More on the Ongoing Cablegate Releases:

David Corn: Obama and GOPers Worked Together to Kill Bush Torture Probe
Andy Worthington: Wikileaks: Numerous Reasons to Dismiss US Claims that “Ghost Prisoner” Aafia Siddiqui Was Not Held in Bagram
Alexander Cockburn: Julian Assange: Wanted by the Empire, Dead or Alive
Chris Floyd: "Why Aren't You Dead Yet?" The Enlightened War Policies of Obama the Peace Laureate
Tom Hayden: WikiLeaks Vs. the Empire
Gareth Porter: Russians Refuted U.S. Claim of Iranian Missile Threat to Europe
Glen Ford: American Racism on Display in WikiLeaks Iran Cable
Debra Sweet: Cablegate Raises Question: How Does an Empire Dominate?
Debra Sweet: US Response to Wikileaks: Diplomacy as Another Means of Warfare

Collateral Murder (released April 5, 2010)

Collateral Murder

Also see: An Open Letter of Reconciliation and Responsibility to the Iraqi People: From Current and Former Members of the US Military, a letter written by Josh Steiber and Ethan McCord


Message from Iraq Veterans Against the War:

What stands out to us at IVAW is the regular, seemingly commonplace occurance of civilian death depicted in the body of Wikileaks documents...

In a recent interview on Democracy Now, Wikileaks' founder, Julian Assange put out a call: "We really need the public, other journalists and especially former soldiers to go through this material and say, 'Look, this connects to that,' or 'I was there. Let me tell you what really happened. Let me tell you the rest of the detail.' And over the next few days, we'll be putting up easier- and easier-to-use search interfaces, the same ones that our journalistic teams use to extract this data."

These search tools will allow any soldier or veteran to look through the trove of documents on Wikileaks and find reports of incidents they were involved in to check for their accuracy and provide more details.
IVAW members are answering the call to humanize these 'war incidents.'  Right now, we are mobilizing our membership to look through the relevant Wikileaks materials, and provide additional information for the public.

For more information, see:

Collateral Murder is the military's own video of 12 Iraqis being shot and killed from a US helicopter circling above. No one has been charged in connection with these killings. However, (former) Pfc. Chelsea Manning was sentenced to 35 years in prison after leaking this video to Wikileaks. World Can't Wait is distributing copies of this harrowing video so that many more people in the US see what is being done in their names. For a copy, write to us.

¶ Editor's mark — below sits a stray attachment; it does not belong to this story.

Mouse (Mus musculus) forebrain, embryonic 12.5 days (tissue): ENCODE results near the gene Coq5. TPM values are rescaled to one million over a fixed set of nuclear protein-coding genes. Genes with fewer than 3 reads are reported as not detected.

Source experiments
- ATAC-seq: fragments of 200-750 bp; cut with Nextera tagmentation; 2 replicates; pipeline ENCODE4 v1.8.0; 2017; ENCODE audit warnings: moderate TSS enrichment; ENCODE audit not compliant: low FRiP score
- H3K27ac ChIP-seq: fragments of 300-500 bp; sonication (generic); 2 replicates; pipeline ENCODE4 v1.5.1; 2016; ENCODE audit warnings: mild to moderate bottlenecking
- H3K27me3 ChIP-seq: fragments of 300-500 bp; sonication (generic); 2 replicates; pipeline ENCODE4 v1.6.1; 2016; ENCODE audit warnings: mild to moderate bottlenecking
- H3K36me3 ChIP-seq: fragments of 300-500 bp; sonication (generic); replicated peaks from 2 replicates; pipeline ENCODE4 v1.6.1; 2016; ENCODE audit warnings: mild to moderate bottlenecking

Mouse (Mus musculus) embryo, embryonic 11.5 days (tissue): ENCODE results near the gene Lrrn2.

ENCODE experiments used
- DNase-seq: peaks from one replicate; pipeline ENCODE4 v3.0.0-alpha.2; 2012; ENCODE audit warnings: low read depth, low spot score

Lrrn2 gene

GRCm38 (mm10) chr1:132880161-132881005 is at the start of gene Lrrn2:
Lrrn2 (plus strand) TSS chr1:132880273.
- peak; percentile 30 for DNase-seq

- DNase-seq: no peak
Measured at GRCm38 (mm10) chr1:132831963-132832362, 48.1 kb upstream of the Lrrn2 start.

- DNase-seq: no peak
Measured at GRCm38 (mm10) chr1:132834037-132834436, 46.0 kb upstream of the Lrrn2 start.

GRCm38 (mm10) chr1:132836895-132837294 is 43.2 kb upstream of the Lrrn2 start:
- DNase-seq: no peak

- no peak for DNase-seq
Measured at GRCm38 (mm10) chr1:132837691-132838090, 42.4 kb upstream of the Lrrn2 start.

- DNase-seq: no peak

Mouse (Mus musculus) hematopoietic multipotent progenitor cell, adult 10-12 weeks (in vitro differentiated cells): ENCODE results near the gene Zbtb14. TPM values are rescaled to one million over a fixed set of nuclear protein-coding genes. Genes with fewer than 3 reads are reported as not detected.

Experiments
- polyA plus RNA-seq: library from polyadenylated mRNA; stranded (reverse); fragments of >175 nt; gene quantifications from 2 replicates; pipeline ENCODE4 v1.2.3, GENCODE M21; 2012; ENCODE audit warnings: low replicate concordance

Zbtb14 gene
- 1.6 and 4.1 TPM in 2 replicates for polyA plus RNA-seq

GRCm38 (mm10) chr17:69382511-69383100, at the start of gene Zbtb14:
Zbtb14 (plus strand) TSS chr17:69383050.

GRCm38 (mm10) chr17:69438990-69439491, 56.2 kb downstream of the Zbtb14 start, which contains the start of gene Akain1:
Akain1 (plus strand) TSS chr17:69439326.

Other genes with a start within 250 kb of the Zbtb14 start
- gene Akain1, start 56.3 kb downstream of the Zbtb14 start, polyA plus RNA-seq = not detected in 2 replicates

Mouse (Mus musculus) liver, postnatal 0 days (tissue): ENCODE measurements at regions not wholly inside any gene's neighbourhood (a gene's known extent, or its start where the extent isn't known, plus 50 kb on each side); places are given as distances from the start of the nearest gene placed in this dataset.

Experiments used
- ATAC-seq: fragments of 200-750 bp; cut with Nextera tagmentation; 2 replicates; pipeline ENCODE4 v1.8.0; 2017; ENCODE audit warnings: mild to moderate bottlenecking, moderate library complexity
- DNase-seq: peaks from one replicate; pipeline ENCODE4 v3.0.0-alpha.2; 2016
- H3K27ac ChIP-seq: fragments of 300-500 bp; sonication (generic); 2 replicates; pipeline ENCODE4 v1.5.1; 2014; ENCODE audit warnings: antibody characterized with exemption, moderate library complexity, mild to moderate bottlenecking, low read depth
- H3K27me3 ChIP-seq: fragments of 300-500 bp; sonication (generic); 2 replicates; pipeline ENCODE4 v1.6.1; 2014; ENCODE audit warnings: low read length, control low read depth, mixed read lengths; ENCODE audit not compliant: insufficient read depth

How to Show "Collateral Murder" Outside in Public

Ethan McCord: Memories of “Collateral Murder” - by Someone who was There

Anthony Wagner: Collateral Murder

Time Magazine: Invisible Wounds: Mental Health and the Military


Iraq War Diary (released October 22, 2010)

400,000 US military documents were released through WikiLeaks covering the Iraq War from 2004 thorugh the end of 2009. Key themes in the Iraq War Logs show:

Abuse, rape, torture, murder of detainees: Hundreds of incidents of abuse and torture of prisoners by Iraqi security services, up to and including rape and murder. These are so egregious that the UN is calling for further investigation.

Civilians are dying in greatest numbers: Rumsfeld always said "we don't do numbers" on civilian deaths.  Iraq War Log reveals that they kept some numbers. The US & allies killed civilians much more frequently than those they identified in the Log as "insurgents."  Still, we'll never know the total.

Hundreds of civilians killed at checkpoints: Robert Fisk says, "Out of the 832 deaths recorded at checkpoints in Iraq between 2004 and 2009, analysis by the Bureau of Investigative Journalism suggests 681 were civilians. Fifty families were shot at and 30 children killed. Only 120 insurgents were killed in checkpoint incidents."

Private contractors non-uniformed, unsupervised, wreak havoc: Blackwater (now Xe) and the thousands of civilian "security" operatives got away with murder, over and over again. And there are even more contractors in Afghanistan now than the larger troop force Obama sent in. 

Channel 4 News Overview

In the biggest leak of official files in history nearly 400,000 military logs from the Iraq war reveal the massive scale of civilian deaths, new torture allegations and a surge in US Hellfire attacks.


Peace Conference Passes Resolution to Support Bradley Manning and Wikileaks

The following resolution passed at this past weekend's National Peace Conference.

RESOLUTION to National Peace Conference July 2010